Thank you, Mr. Chair.
Thank you, colleagues.
My thanks to the Deputy Prime Minister for her very strong, very clear speech, and to all my colleagues here in this room
We are joined together today, as we join together on some occasions that are sombre, where we can put partisan rancour to the side.
I want to acknowledge that I'm standing today on the traditional territory of the Algonquin peoples and express gratitude. Once again, meegwetch.
I have the enormous privilege of being a close friend of two of the Canadians who were involved in the combat to liberate the Netherlands 75 years ago.
I'll be holding a virtual community meeting by Zoom on Friday night. I have invited one of those extraordinary people to join the meeting to speak to whomever from my community will be joining. Normally we would have done this in person.
I want to tell you a little bit about Major (Retired) Commander Charles Goodman. He served at D-Day. He was part of the liberation of the Netherlands. Fortunately, our Department of National Defence pays attention. The Department of Veterans Affairs brought him with the group that went to the Netherlands to celebrate the 70th anniversary.
Chic Goodman was one of those who liberated the Westerbork concentration camp. Anne Frank was once at the Westerbork concentration camp. It was somewhat of a transit station. People were rerouted from Westerbork. Anne Frank died at Auschwitz.
That liberation stands in memory of all.
When I was a child, a family friend, now deceased, was part of the Dutch resistance. I want to pause for a moment to pay tribute to the Dutch people who, under the occupying force of the Nazis, lived in the cruellest and most dangerous of circumstances and continued to shelter Jews, continued to fight in the resistance, and died fighting the Nazis in the period of time in which they were occupied.
Our family friend, Chris van Wiengarten, lived in The Hague. As a small child, I was riveted by the stories of him hiding in the family attic. There was a closet with a false front in which they hid the family's silver. Sure enough, the Nazis came one day and discovered that there was a false wall. They got through it, found the family silver but didn't go through a second false wall where they would have found the staircase to the attic.
There is tremendous courage and heroism among the Dutch people which I want to also celebrate today.
Chic Goodman, who is now in his nineties, will be joining the community virtual meeting on Friday night to share with some constituents his experience of war and, thank the Lord, his experience of peace.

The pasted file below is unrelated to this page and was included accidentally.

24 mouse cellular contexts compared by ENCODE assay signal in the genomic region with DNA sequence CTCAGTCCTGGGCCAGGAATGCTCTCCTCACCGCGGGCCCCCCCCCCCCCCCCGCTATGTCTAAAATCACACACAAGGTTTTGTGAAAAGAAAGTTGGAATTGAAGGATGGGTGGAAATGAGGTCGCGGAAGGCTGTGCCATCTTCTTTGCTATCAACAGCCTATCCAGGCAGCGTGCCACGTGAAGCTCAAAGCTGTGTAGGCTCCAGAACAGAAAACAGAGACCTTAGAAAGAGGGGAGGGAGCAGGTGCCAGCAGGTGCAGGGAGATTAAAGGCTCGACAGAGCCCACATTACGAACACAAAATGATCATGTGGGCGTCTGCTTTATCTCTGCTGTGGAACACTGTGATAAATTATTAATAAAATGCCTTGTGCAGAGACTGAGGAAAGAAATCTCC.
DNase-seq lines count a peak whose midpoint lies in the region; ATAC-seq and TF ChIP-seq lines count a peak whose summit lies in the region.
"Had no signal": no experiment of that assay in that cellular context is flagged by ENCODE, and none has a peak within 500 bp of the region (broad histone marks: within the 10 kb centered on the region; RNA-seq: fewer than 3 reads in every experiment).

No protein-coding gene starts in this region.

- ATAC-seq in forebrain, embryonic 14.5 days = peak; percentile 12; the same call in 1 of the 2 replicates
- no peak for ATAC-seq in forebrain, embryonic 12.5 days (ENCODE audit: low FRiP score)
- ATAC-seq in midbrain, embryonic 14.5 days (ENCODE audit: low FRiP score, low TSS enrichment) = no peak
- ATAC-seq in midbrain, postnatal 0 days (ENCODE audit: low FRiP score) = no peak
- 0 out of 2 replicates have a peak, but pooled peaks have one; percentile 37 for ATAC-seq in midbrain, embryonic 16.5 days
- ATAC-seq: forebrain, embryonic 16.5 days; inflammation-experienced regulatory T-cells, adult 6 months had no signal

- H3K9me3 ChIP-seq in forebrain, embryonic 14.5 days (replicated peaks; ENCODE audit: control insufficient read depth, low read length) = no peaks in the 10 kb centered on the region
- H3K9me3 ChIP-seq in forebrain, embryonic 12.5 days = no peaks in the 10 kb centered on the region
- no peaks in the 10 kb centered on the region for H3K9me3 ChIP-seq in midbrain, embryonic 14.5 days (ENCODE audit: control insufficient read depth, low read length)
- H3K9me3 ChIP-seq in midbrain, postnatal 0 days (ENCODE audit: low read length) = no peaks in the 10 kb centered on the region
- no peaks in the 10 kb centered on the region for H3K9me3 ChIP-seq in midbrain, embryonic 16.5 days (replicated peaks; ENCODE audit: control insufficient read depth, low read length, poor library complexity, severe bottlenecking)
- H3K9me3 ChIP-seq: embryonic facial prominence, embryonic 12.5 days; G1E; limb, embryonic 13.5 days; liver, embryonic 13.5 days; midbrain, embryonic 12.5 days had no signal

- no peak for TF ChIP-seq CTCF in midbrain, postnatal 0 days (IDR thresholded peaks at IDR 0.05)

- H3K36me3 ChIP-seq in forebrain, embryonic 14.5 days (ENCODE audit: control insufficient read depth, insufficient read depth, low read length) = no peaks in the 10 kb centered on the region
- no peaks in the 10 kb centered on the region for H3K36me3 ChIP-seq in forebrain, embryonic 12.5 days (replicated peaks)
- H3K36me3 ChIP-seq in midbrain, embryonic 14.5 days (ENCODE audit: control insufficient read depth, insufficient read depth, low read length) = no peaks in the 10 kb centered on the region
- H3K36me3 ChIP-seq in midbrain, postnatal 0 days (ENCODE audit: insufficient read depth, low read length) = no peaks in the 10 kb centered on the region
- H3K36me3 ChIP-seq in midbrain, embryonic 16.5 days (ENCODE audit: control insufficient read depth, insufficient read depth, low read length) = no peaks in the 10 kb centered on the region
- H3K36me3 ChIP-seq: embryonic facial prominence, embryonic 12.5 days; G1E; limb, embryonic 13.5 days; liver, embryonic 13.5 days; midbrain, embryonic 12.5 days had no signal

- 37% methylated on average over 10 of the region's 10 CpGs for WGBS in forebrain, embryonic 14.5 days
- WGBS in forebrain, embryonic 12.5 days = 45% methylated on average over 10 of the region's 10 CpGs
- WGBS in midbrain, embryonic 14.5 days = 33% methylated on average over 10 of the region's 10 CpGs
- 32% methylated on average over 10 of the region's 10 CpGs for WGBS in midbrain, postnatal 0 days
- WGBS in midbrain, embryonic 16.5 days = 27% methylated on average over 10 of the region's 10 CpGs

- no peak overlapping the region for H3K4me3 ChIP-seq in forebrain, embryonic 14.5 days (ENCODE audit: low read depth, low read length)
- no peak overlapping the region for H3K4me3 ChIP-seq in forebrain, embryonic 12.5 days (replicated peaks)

Ironically, today is the anniversary of the death of my other very close friend who fought with the Canadian Forces in the liberation of the Netherlands. On May 6, 2014, six years ago today, we lost Farley Mowat. As many of you will know, Farley was a member of the The Hastings & Prince Edward Regiment. He wrote two books about the war. One is The Regiment, which is a tribute to the history of the the “Hasty Ps”. The other book is And No Birds Sang, which is the story of the Italian campaign. To read that is to know we should never go to war again—ever.
Farley never wrote of what he did with behind enemy lines intelligence just before the war ended. He met in secret with a German commander who was willing to be persuaded that there was a problem. The civilian population of the Netherlands was starving. People were down to eating tulip bulbs and horses. There was a very immediate risk of famine, even as the allied forces closed in and were ready to liberate the Netherlands.
In that meeting, Farley Mowat, a young officer, with another officer, managed to lay the groundwork to get to higher command with a plan that the Germans would stand back if there were prearranged food drops coming from Canadian, British and American bombers on prescribed routes to drop food in places where otherwise, the Dutch would starve to death before they could be liberated. It's an extraordinary story. Farley never wrote it. But Operation Chowhound, which is what they called it, came out of Prince Bernhard making a frantic call, a plea, to General Eisenhower. Eisenhower said, “I can't do anything”, but the Canadians put this together, and I think it bears mentioning.
This is a day to mark heroism, a day to mark sacrifice.
Today, I want to pay tribute to our veterans. I also want to pay tribute to those who have died this week.
We lost six brave Canadians in the Cyclone crash.
We are celebrating the 75th anniversary of the liberation of the Netherlands. We thank God for that liberation and for the courage of all the soldiers, including those from the countries that fought courageously against Nazi forces.
Among us today, the most vulnerable to COVID-19 is that generation. We can't turn our backs. It is urgent. I know there are things being done, but more needs to be done.
I want to echo the words of the leader of the Bloc Québécois, because I agree with him completely. We must do more for our seniors.
Today, I want to give thanks for those people I know.
Thank you, Chic, thank you, Farley, and thank you, Chris, the people I've had touch my life and who are the real heroes of a period of time that I hope we will never see again. We will embrace a post-pandemic period with the same spirit of courage that we exhibited postwar. Take care of each other. Rebuild our economies. Whether it takes a Marshall Plan or a new Bretton Woods plan, we work together.
Thank you, all of you. Merci.Meegwetch. Dank u wel.